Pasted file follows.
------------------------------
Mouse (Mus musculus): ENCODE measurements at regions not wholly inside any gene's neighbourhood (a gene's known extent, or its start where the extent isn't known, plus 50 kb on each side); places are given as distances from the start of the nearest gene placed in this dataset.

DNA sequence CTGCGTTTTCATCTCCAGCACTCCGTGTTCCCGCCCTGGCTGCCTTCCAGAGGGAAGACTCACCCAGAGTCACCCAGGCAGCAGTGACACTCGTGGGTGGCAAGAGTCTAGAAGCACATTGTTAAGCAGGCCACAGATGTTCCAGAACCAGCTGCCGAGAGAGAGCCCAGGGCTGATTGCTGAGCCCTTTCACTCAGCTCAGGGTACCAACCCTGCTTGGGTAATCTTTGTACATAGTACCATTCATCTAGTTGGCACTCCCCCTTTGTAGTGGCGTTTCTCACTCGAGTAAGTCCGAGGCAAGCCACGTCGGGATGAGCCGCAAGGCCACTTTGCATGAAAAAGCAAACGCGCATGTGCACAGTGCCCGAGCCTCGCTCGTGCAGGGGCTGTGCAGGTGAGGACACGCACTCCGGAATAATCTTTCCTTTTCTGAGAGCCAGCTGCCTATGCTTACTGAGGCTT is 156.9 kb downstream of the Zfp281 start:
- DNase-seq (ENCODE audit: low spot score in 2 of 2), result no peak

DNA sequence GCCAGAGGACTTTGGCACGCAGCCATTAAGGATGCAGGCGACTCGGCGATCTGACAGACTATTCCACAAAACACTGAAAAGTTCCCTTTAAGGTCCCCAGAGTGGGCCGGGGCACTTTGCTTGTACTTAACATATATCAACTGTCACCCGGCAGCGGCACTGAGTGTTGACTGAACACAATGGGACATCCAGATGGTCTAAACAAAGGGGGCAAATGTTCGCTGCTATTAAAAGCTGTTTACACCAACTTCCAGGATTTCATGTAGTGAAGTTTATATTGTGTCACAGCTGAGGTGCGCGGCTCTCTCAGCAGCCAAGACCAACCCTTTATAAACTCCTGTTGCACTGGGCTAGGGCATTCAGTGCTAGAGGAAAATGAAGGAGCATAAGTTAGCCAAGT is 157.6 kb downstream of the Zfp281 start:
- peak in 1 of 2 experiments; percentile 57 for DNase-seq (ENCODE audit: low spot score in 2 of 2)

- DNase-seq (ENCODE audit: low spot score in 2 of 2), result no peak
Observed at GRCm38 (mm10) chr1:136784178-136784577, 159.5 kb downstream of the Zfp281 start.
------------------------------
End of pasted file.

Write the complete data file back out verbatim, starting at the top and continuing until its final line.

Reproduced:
Mouse (Mus musculus): ENCODE measurements at regions not wholly inside any gene's neighbourhood (a gene's known extent, or its start where the extent isn't known, plus 50 kb on each side); places are given as distances from the start of the nearest gene placed in this dataset.

DNA sequence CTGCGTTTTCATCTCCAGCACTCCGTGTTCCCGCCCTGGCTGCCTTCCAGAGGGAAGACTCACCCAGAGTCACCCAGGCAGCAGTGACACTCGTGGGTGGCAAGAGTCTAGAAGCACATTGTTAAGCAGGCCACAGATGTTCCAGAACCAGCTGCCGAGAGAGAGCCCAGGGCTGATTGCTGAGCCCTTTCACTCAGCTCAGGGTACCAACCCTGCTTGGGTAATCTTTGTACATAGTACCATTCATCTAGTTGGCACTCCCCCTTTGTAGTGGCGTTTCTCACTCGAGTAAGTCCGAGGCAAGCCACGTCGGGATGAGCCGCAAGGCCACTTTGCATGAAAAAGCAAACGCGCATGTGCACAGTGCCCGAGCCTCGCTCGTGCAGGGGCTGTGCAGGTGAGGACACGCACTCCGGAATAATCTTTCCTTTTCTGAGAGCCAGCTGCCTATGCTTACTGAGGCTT is 156.9 kb downstream of the Zfp281 start:
- DNase-seq (ENCODE audit: low spot score in 2 of 2), result no peak

DNA sequence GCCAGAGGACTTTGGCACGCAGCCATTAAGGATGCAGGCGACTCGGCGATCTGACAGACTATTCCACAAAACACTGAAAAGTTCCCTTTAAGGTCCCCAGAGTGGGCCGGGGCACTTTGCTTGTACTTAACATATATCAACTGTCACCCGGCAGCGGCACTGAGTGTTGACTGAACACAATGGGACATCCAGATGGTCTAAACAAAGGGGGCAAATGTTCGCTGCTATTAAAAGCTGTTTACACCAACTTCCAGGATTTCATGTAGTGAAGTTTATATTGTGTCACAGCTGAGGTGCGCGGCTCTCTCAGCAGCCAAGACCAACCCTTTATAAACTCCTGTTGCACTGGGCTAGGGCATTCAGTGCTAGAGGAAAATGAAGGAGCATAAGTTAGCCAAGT is 157.6 kb downstream of the Zfp281 start:
- peak in 1 of 2 experiments; percentile 57 for DNase-seq (ENCODE audit: low spot score in 2 of 2)

- DNase-seq (ENCODE audit: low spot score in 2 of 2), result no peak
Observed at GRCm38 (mm10) chr1:136784178-136784577, 159.5 kb downstream of the Zfp281 start.